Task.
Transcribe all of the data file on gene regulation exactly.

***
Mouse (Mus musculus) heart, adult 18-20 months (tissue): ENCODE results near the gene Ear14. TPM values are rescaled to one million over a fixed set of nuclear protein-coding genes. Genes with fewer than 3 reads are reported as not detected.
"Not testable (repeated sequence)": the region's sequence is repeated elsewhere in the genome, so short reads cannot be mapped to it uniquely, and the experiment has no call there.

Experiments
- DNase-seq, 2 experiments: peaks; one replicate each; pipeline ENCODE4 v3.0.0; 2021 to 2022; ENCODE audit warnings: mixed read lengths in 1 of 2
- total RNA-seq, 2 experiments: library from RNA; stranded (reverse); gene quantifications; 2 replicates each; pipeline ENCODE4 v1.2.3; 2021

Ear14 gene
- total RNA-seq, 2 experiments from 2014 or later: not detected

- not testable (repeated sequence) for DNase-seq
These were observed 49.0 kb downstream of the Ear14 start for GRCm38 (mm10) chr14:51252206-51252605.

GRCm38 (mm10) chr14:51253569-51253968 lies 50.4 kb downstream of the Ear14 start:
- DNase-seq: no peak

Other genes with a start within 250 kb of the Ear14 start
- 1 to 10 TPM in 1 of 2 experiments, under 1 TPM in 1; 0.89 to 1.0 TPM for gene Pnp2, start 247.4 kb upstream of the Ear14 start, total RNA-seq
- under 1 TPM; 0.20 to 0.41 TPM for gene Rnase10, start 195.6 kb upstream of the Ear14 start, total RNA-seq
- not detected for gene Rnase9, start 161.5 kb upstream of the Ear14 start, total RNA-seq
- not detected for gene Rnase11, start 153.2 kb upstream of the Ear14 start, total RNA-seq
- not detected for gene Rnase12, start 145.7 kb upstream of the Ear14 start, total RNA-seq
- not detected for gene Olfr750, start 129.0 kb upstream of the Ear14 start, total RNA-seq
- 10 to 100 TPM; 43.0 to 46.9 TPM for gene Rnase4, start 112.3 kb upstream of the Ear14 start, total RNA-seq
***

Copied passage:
Mouse (Mus musculus) heart, adult 18-20 months (tissue): ENCODE results near the gene Ear14. TPM values are rescaled to one million over a fixed set of nuclear protein-coding genes. Genes with fewer than 3 reads are reported as not detected.
"Not testable (repeated sequence)": the region's sequence is repeated elsewhere in the genome, so short reads cannot be mapped to it uniquely, and the experiment has no call there.

Experiments
- DNase-seq, 2 experiments: peaks; one replicate each; pipeline ENCODE4 v3.0.0; 2021 to 2022; ENCODE audit warnings: mixed read lengths in 1 of 2
- total RNA-seq, 2 experiments: library from RNA; stranded (reverse); gene quantifications; 2 replicates each; pipeline ENCODE4 v1.2.3; 2021

Ear14 gene
- total RNA-seq, 2 experiments from 2014 or later: not detected

- not testable (repeated sequence) for DNase-seq
These were observed 49.0 kb downstream of the Ear14 start for GRCm38 (mm10) chr14:51252206-51252605.

GRCm38 (mm10) chr14:51253569-51253968 lies 50.4 kb downstream of the Ear14 start:
- DNase-seq: no peak

Other genes with a start within 250 kb of the Ear14 start
- 1 to 10 TPM in 1 of 2 experiments, under 1 TPM in 1; 0.89 to 1.0 TPM for gene Pnp2, start 247.4 kb upstream of the Ear14 start, total RNA-seq
- under 1 TPM; 0.20 to 0.41 TPM for gene Rnase10, start 195.6 kb upstream of the Ear14 start, total RNA-seq
- not detected for gene Rnase9, start 161.5 kb upstream of the Ear14 start, total RNA-seq
- not detected for gene Rnase11, start 153.2 kb upstream of the Ear14 start, total RNA-seq
- not detected for gene Rnase12, start 145.7 kb upstream of the Ear14 start, total RNA-seq
- not detected for gene Olfr750, start 129.0 kb upstream of the Ear14 start, total RNA-seq
- 10 to 100 TPM; 43.0 to 46.9 TPM for gene Rnase4, start 112.3 kb upstream of the Ear14 start, total RNA-seq